Monday, May 7, 2012

Book Review: Bitterblue by Kristin Cashore

Release Date: May 1, 2012
(Thank you to ATWT for allowing me to participate on this tour!)
Published by: Dial

Bitterblue (Graceling Realm #3) by Kristin Cashore

Eight years after Graceling, Bitterblue is now queen of Monsea. But the influence of her father, a violent psychopath with mind-altering abilities, lives on. Her advisors, who have run things since Leck died, believe in a forward-thinking plan: Pardon all who committed terrible acts under Leck’s reign, and forget anything bad ever happened. But when Bitterblue begins sneaking outside the castle—disguised and alone—to walk the streets of her own city, she starts realizing that the kingdom has been under the thirty-five-year spell of a madman, and the only way to move forward is to revisit the past.

Two thieves, who only steal what has already been stolen, change her life forever. They hold a key to the truth of Leck’s reign. And one of them, with an extreme skill called a Grace that he hasn’t yet identified, holds a key to her heart.

Ten Likes/Dislikes:

1. (+) Bitterblue, the protagonist - The focus of this book is on how Bitterblue needs to be emotionally and mentally strong, enough to pull her country from ruin. With Fire and Katsa, the focus was more on their special skills and how they, as protagonists, needed to accept themselves for who they were. Bitterblue is a refreshingly strong protagonist who's not sword-wielding (well, only to some extent, that is) when most YA protagonists now are either the Bella type or the Katniss type. Bitterblue is her own, and she's dealing with the ghosts of the past, her father's legacy and the weight of her own ignorance. She's incredibly easy to sympathize with as she tries to try how to rule an entire nation. She is the most compassionate of Ms. Cashore's heroines, and her self-doubts and independence make for a wonderful POV.
2. (+) World-building - I was afraid that Bitterblue, set in Monsea, may have repetitive elements from Graceling, but the world-building here is just as spectacular as ever before in the previous Graceling Realm books.  The exploration of the castle, its mazes and Leck's strange rooms and portraits, were wondrous and frightening, and quite fitting for Leck and the tradition he'd left behind. Bitterblue's exploits into the city showed more of the Graceling world and Monsean customs that had been lost to history thanks to Leck's destructive efforts. Even the details of ruling, what was required of Bitterblue as queen, were fantastic to experience. Every little detail was just as great and easy to imagine as those in the previous Graceling Realm books.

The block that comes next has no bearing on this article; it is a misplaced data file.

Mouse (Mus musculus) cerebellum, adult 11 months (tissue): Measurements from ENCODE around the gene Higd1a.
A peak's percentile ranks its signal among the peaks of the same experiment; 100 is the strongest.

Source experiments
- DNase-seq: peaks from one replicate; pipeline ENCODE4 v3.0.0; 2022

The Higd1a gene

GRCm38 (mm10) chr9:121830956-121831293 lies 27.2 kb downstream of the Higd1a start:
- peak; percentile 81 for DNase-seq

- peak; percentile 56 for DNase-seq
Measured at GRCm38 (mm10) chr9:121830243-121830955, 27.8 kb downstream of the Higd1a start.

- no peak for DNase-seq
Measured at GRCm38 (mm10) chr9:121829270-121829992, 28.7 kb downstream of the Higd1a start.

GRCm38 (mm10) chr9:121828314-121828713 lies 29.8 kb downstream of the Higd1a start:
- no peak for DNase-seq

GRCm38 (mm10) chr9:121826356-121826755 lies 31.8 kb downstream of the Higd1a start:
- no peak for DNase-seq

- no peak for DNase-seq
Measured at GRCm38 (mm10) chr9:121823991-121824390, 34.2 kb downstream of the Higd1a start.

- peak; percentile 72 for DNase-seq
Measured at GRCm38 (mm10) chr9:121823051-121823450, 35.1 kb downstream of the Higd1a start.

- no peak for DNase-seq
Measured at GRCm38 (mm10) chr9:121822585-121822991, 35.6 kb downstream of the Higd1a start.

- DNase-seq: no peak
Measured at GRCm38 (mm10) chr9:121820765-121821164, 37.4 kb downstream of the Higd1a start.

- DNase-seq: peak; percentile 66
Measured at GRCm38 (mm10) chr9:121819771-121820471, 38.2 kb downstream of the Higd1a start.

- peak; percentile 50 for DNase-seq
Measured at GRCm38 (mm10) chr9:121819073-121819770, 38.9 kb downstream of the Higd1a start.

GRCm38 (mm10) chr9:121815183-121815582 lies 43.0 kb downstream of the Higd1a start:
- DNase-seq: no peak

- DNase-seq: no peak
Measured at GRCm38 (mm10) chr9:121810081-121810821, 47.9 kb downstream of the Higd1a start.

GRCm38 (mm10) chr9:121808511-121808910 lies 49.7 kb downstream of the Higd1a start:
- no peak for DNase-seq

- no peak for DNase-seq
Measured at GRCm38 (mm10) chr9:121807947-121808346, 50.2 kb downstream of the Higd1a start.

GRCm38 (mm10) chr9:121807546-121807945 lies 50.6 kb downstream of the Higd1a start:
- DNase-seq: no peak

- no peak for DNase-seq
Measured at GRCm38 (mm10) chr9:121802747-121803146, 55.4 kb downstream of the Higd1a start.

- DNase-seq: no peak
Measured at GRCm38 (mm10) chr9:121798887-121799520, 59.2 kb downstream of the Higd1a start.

3. (+/-) The Romance - I love Kristin Cashore's writing, and she really knows how to tell a steamy and long romantic story, but I have to say I'm feeling a teensy bit let-down. The romance was appropriate for the story - both characters stayed true to themselves and Cashore does have a way of making characters seem charming in their own way - but it wasn't as hopeful as it was in Fire and Graceling. I sometimes found myself enjoying the banter/chats Bitterblue has with another male character more rather than those with the primary romantic interest (perhaps because there's a clear distinction between Bitterblue's potential romantic future, her duty as queen, and the romantic interest in the present). There was something missing with this romance. I think I didn't feel their chemistry as much as I did for the other characters in her previous books, though the romantic interest was well-developed and his own character.
4. (+) Cameos - I didn't like Giddon based on how he was in Graceling, but I really liked him here. And Po!  Oh, Po--he really steals the show sometimes.  Katsa, on the other hand, kind of bothered me with the way she was acting, but in general I really enjoyed the cameos. There's also Raffin and Bann and Helen, not to mention all the other new characters we meet who, as always with a Kristin Cashore book, feel realistic and well-developed.